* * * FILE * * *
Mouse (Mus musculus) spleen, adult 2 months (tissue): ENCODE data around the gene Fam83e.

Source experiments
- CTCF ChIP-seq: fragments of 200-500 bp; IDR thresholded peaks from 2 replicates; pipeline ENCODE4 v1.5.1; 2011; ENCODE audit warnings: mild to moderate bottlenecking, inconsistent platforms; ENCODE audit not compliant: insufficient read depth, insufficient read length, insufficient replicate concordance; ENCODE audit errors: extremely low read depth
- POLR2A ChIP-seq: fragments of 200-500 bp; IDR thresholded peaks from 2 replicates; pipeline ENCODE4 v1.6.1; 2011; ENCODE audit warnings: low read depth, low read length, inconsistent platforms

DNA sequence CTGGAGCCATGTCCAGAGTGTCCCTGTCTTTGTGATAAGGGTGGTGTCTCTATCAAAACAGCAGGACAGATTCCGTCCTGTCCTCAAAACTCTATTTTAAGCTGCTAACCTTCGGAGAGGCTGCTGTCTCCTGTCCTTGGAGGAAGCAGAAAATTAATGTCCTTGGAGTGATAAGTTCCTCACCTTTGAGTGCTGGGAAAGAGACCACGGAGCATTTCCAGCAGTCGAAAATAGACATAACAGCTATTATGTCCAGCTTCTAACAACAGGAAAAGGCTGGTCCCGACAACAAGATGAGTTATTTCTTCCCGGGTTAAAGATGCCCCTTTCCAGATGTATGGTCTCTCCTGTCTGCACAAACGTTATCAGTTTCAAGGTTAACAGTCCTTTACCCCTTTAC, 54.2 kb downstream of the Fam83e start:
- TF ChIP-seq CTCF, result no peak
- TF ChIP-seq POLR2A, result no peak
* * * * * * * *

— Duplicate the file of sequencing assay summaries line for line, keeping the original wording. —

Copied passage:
Mouse (Mus musculus) spleen, adult 2 months (tissue): ENCODE data around the gene Fam83e.

Source experiments
- CTCF ChIP-seq: fragments of 200-500 bp; IDR thresholded peaks from 2 replicates; pipeline ENCODE4 v1.5.1; 2011; ENCODE audit warnings: mild to moderate bottlenecking, inconsistent platforms; ENCODE audit not compliant: insufficient read depth, insufficient read length, insufficient replicate concordance; ENCODE audit errors: extremely low read depth
- POLR2A ChIP-seq: fragments of 200-500 bp; IDR thresholded peaks from 2 replicates; pipeline ENCODE4 v1.6.1; 2011; ENCODE audit warnings: low read depth, low read length, inconsistent platforms

DNA sequence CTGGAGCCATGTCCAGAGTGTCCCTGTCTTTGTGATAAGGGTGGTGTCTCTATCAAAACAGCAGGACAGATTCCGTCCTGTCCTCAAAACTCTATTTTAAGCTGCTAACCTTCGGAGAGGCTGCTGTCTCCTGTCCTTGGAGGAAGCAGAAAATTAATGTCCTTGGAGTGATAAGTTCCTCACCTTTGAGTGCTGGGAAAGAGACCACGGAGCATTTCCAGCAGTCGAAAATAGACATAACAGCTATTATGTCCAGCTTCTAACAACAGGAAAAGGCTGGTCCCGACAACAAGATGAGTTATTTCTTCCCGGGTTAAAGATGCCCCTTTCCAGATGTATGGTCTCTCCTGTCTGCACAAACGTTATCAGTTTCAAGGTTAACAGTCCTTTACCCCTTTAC, 54.2 kb downstream of the Fam83e start:
- TF ChIP-seq CTCF, result no peak
- TF ChIP-seq POLR2A, result no peak